You’ve been playing a bunch of shows over the last few months- how have they been? How are these new songs translating to the live setting?
Rev: The shows have been CRAZY! We’ve gotten tons of support and a great reception to all of the new material. It was a killer tour.
For those who may not be familiar yet, share with us a little history of the Drowns.
Rev: We were all friends in different bands, and we’ve all been in the game for 15-20 years a piece. Our respective bands started to slow down, so we all decided to start a project together. Also, not many bands we knew of were playing the style we wanted to play. So we got together, started writing, and just haven’t stopped.
Are you guys splitting time between Seattle and LA?
Rev: Our drummer Jake lives in LA so we just fly him back and fourth to accommodate, and we head down there. With the internet, it’s surprisingly easy to keep a long distance band going these days.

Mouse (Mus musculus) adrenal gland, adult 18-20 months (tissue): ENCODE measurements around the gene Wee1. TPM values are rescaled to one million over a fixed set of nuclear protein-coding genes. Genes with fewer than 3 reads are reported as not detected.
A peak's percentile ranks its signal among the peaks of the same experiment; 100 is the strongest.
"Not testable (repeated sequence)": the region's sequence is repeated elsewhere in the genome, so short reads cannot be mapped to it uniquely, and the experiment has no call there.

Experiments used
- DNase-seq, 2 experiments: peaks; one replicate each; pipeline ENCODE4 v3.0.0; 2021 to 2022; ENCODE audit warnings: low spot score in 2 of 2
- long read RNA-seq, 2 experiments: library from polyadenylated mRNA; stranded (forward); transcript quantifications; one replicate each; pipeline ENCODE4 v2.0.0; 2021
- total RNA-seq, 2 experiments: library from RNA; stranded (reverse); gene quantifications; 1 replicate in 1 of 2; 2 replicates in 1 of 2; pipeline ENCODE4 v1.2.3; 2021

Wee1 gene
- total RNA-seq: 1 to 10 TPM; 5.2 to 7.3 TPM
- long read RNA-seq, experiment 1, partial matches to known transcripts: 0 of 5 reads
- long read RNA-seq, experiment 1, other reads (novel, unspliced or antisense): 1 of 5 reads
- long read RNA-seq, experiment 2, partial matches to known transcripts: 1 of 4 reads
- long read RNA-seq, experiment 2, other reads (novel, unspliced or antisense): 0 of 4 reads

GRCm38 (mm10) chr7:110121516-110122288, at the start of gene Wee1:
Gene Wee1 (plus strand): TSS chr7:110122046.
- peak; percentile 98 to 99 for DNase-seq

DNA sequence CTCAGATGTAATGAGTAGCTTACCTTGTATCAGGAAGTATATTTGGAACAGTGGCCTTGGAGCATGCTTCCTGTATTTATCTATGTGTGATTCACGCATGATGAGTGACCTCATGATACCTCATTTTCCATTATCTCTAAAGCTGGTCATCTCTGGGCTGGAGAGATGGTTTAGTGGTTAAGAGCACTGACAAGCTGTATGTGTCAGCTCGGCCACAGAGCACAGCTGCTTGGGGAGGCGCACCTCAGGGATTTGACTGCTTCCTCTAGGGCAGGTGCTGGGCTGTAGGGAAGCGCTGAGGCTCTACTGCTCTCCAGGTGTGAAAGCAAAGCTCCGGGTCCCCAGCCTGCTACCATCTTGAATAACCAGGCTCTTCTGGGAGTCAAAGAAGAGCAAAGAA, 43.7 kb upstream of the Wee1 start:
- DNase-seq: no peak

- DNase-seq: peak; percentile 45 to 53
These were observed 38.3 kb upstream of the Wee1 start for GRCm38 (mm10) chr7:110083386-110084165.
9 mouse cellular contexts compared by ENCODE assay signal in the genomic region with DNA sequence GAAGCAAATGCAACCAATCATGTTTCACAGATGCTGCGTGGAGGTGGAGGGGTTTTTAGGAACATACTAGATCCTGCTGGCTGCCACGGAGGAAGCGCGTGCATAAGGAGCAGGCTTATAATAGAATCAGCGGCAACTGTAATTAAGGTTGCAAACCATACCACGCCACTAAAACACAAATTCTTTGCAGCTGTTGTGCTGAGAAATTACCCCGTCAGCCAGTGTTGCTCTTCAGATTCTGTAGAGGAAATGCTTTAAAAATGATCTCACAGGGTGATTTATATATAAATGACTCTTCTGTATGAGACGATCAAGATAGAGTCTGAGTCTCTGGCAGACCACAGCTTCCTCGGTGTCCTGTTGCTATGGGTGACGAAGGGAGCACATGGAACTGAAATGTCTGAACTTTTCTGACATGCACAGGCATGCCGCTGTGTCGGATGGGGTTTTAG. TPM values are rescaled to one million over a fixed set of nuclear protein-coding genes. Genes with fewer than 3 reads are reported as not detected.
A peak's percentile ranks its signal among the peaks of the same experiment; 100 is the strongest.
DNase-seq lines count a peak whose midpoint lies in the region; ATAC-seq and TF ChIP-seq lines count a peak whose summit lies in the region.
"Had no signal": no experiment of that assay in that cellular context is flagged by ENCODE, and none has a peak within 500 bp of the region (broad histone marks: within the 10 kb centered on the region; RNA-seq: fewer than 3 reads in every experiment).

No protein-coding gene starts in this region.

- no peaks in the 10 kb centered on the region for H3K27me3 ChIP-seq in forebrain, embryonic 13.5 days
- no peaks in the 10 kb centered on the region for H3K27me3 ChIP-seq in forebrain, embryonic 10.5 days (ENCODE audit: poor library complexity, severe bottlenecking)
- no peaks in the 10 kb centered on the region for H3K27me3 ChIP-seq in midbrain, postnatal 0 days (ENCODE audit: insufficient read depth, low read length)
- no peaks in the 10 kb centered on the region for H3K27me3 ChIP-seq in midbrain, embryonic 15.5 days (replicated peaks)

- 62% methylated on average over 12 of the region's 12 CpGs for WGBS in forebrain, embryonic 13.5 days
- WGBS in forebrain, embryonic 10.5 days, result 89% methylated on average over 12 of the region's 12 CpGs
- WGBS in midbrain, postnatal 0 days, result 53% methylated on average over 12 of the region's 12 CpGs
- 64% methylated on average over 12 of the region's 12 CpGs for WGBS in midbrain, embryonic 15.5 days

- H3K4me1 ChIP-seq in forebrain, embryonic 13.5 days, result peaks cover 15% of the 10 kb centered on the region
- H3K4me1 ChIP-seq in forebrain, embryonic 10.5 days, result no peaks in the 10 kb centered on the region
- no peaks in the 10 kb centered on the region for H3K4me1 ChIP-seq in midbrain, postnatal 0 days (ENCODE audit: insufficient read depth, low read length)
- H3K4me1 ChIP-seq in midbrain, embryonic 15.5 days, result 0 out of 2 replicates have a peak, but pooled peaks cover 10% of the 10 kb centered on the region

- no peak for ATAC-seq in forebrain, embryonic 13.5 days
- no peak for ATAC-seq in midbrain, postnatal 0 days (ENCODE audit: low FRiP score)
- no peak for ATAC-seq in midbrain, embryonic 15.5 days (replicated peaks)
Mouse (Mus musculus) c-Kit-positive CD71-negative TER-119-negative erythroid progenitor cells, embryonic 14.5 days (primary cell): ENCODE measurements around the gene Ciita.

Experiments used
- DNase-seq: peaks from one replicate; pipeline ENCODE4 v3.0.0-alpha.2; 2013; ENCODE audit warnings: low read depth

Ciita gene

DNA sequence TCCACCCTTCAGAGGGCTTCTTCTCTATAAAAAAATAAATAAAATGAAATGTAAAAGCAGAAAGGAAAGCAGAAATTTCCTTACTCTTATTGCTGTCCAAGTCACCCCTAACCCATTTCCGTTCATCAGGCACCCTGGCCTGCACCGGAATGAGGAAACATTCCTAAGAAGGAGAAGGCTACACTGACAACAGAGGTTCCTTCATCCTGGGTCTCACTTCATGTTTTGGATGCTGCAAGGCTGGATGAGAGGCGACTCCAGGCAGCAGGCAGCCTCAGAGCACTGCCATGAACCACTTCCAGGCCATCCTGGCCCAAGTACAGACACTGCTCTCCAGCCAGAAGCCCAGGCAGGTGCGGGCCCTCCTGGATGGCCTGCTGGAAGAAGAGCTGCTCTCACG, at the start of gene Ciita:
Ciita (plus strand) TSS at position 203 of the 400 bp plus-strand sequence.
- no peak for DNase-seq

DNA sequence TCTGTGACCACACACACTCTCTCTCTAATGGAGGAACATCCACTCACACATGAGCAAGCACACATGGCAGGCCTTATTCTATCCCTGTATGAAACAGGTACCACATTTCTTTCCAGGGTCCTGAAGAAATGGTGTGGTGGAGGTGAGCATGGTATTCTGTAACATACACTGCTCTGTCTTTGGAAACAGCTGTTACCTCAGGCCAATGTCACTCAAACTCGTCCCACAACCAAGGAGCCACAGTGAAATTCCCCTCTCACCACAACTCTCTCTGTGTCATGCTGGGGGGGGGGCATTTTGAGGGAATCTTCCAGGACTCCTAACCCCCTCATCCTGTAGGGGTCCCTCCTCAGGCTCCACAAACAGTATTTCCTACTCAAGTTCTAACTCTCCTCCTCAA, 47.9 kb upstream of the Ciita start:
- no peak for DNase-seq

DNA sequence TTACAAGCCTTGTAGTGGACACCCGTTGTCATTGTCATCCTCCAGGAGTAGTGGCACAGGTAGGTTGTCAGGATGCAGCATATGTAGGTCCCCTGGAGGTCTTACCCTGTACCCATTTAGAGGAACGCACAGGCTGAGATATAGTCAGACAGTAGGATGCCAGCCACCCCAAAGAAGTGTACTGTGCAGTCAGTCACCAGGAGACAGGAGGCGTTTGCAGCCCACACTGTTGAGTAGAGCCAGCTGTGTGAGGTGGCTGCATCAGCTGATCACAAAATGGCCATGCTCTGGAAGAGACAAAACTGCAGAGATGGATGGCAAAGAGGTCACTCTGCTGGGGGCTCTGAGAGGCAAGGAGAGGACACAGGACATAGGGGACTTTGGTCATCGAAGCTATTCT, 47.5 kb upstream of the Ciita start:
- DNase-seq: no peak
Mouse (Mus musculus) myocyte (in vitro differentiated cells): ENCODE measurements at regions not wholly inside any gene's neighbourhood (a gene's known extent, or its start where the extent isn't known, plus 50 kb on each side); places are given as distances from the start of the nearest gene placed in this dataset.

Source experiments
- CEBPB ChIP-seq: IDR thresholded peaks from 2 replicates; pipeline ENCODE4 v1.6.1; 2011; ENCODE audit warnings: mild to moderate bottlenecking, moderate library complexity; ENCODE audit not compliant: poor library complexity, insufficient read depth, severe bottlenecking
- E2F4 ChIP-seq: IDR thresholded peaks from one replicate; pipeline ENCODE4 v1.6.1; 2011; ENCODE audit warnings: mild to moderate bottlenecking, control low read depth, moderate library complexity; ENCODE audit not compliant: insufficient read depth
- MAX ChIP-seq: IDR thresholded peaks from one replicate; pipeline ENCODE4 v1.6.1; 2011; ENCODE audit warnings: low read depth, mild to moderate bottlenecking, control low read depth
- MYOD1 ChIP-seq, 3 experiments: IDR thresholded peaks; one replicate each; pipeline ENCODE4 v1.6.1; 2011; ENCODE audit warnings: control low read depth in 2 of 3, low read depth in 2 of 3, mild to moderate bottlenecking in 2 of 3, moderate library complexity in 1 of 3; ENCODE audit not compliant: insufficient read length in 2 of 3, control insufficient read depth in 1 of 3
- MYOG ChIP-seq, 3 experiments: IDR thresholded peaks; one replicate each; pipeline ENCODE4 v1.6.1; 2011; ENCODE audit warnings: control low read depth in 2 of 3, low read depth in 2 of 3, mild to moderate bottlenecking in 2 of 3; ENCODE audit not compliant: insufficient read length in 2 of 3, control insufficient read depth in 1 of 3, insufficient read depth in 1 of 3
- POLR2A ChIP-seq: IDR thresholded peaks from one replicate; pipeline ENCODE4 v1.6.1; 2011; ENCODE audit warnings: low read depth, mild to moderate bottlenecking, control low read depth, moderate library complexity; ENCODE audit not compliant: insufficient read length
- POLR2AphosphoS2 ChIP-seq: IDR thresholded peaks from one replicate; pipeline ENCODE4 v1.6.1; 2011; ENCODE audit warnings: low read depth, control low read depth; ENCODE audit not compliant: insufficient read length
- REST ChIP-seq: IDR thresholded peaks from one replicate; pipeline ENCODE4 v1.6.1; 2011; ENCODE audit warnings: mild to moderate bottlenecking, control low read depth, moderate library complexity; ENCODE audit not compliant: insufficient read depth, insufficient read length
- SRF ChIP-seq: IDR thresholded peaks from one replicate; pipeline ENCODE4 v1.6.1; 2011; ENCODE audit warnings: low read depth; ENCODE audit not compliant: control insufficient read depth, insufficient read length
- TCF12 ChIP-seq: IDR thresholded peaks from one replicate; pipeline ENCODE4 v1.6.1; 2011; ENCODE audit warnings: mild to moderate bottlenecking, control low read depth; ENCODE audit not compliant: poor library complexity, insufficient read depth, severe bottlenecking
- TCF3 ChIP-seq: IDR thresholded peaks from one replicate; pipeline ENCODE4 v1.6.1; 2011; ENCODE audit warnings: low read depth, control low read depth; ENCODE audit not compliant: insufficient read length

Speaking of Seattle, I saw on your Twitter that some of you were at a Sounders game- is soccer the sport of choice for The Drowns?
Rev: Totally. Huge soccer fans. MLS and Premier League. Some of us are big hockey fans too.
It’s funny because I felt that “The Bricks of Ol’ Rainier” has that stadium anthem feel to it (at least in my head), that its a great song for thousands of people to sing together.
Rev: Hell ya. I’ve worked with the Sounders in the past with my old band. I’d live to have The Downs work with them. It’d be a perfect fit.
Pirates Press has been releasing some great music this year; you guys are in great company. What were some of the reasons for choosing Pirates Press as the new home for your music?